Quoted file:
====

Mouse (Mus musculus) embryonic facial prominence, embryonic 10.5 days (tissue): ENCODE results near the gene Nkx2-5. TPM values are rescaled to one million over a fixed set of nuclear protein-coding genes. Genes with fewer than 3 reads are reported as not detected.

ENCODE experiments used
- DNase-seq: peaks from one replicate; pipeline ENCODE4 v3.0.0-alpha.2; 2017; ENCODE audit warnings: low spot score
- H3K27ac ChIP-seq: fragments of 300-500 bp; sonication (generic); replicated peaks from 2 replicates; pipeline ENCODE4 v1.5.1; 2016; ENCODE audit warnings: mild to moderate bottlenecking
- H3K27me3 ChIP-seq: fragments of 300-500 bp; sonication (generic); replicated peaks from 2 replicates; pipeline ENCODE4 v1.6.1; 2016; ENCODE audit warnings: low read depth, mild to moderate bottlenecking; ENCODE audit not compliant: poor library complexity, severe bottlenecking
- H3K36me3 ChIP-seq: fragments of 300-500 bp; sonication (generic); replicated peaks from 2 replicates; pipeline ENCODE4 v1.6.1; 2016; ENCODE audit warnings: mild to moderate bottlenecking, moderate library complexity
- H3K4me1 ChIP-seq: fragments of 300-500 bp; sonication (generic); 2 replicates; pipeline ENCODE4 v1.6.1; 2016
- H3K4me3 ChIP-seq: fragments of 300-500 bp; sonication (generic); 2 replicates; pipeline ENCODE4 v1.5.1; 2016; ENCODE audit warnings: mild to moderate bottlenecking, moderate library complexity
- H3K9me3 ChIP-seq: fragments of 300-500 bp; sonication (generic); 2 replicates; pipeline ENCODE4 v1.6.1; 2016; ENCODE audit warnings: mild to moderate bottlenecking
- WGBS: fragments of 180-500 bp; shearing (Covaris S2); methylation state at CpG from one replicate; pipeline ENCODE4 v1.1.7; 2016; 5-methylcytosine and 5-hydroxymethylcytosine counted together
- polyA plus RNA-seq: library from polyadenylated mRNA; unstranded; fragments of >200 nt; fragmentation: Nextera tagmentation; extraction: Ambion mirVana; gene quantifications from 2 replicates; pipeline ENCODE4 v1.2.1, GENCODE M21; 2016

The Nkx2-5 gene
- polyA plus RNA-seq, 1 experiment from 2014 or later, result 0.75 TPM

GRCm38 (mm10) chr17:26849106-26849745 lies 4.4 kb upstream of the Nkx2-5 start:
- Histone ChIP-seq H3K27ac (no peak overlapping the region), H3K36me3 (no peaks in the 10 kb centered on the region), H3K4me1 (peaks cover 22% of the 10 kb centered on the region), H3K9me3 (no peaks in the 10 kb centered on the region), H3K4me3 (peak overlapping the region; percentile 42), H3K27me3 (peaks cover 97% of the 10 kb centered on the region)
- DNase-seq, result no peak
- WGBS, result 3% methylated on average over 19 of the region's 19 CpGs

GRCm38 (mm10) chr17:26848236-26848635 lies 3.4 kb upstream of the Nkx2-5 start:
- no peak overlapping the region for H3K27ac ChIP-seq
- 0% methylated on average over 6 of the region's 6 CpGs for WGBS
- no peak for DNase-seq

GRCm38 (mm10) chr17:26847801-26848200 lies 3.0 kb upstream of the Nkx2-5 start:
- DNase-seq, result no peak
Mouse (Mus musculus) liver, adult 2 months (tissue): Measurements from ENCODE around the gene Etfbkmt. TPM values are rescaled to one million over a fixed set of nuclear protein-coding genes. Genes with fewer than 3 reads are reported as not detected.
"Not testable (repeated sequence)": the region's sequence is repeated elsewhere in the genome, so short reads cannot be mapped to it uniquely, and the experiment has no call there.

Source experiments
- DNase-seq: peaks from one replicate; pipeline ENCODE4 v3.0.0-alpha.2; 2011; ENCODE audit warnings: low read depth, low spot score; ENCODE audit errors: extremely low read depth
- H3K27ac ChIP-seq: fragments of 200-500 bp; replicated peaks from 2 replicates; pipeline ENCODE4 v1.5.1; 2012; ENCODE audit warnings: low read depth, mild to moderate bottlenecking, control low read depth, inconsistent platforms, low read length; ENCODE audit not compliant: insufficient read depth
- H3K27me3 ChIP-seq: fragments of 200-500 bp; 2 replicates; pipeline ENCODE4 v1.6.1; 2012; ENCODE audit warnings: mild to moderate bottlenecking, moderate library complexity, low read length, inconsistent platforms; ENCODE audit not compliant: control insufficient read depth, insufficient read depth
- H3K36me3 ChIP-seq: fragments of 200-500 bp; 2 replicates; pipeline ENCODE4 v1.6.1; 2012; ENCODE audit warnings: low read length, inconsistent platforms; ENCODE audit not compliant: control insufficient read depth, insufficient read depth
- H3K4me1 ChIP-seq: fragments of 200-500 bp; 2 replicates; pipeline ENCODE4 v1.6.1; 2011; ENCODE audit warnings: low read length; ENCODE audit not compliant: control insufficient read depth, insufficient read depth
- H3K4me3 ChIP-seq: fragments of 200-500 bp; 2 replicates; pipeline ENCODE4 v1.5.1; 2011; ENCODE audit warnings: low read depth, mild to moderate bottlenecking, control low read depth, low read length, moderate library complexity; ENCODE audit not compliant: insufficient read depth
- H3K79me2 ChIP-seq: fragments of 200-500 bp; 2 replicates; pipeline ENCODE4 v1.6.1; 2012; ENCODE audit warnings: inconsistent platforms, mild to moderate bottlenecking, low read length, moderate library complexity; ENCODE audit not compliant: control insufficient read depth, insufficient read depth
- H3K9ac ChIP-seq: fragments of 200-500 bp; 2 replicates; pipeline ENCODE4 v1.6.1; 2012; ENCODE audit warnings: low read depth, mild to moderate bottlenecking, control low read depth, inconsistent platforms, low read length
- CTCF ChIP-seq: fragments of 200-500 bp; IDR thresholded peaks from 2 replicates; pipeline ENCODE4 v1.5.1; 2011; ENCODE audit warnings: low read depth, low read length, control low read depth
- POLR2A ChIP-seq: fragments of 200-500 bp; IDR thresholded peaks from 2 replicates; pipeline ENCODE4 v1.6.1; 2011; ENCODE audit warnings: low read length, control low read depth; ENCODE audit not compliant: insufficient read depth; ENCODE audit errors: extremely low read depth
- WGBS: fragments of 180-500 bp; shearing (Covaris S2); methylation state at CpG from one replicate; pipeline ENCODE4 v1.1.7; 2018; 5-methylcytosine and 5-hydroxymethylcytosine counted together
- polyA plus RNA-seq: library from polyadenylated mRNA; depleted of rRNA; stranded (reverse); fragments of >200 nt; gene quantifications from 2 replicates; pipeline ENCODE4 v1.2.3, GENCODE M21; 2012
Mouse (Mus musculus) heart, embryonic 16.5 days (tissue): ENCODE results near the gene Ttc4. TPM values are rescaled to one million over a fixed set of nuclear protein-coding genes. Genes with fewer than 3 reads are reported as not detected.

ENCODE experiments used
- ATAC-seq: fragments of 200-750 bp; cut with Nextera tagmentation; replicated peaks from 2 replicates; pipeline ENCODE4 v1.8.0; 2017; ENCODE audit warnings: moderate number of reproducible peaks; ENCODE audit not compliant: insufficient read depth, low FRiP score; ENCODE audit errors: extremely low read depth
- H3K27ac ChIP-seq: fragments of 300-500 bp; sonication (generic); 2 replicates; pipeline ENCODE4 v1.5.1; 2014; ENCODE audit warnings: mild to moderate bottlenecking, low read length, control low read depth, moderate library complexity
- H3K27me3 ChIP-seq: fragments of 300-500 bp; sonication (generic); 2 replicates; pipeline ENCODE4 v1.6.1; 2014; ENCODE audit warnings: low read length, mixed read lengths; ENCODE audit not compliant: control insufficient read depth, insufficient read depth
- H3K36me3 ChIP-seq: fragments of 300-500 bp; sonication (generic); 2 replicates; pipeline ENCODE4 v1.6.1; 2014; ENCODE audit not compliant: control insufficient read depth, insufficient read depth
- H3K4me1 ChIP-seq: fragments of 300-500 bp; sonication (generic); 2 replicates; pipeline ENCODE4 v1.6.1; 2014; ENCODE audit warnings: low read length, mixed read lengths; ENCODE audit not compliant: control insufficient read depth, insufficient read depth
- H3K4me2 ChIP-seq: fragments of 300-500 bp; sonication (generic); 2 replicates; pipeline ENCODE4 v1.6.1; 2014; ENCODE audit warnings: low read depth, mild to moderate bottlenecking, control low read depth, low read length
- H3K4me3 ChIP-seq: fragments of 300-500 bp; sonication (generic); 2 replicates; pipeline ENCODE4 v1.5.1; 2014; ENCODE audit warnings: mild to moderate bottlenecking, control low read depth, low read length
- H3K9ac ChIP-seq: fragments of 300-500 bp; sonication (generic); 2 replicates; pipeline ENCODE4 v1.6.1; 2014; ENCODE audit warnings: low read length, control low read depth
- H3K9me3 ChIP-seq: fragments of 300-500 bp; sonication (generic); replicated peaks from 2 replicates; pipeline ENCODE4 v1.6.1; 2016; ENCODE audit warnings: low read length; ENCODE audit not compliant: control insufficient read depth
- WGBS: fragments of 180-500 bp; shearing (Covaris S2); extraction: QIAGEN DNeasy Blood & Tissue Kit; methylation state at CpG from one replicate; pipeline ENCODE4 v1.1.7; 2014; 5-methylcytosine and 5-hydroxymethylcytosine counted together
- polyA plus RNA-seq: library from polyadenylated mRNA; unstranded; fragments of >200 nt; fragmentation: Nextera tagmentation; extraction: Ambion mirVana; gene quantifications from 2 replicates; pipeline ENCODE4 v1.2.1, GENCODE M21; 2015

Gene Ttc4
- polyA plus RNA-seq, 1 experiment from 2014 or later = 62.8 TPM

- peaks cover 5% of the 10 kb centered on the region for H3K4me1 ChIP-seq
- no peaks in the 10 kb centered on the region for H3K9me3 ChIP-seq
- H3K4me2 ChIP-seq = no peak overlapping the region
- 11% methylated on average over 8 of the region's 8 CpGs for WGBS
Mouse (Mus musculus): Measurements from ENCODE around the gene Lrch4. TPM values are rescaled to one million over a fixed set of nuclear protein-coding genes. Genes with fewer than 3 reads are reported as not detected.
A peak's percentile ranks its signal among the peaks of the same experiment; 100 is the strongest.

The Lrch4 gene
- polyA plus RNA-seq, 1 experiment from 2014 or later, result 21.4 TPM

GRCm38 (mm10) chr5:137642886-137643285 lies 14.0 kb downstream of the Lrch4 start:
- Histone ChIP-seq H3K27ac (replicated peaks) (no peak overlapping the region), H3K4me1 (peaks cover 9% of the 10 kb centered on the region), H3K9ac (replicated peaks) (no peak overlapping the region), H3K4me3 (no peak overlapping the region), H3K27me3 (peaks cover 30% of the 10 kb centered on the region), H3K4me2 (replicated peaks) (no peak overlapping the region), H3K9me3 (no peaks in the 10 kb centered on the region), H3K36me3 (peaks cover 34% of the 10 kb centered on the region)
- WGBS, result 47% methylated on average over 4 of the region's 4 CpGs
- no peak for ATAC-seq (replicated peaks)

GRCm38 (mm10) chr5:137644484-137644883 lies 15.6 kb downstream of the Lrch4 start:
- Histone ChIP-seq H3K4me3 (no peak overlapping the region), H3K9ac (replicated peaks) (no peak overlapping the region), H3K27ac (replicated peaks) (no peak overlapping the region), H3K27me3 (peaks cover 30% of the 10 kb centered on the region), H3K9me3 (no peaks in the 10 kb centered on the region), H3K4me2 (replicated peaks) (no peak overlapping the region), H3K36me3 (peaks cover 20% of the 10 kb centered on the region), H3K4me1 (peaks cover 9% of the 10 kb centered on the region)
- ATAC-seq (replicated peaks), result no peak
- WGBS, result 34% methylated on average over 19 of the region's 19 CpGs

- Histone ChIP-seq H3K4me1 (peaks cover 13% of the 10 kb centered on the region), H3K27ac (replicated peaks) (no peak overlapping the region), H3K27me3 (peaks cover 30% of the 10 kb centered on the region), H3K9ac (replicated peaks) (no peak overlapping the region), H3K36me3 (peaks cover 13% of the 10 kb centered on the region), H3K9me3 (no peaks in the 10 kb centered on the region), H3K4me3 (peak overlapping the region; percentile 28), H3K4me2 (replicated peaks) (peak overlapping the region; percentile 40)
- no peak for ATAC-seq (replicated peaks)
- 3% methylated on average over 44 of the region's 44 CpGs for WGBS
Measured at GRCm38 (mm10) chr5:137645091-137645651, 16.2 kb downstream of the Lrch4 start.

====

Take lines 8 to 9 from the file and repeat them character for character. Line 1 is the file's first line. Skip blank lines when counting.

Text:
- H3K4me3 ChIP-seq: fragments of 300-500 bp; sonication (generic); 2 replicates; pipeline ENCODE4 v1.5.1; 2016; ENCODE audit warnings: mild to moderate bottlenecking, moderate library complexity
- H3K9me3 ChIP-seq: fragments of 300-500 bp; sonication (generic); 2 replicates; pipeline ENCODE4 v1.6.1; 2016; ENCODE audit warnings: mild to moderate bottlenecking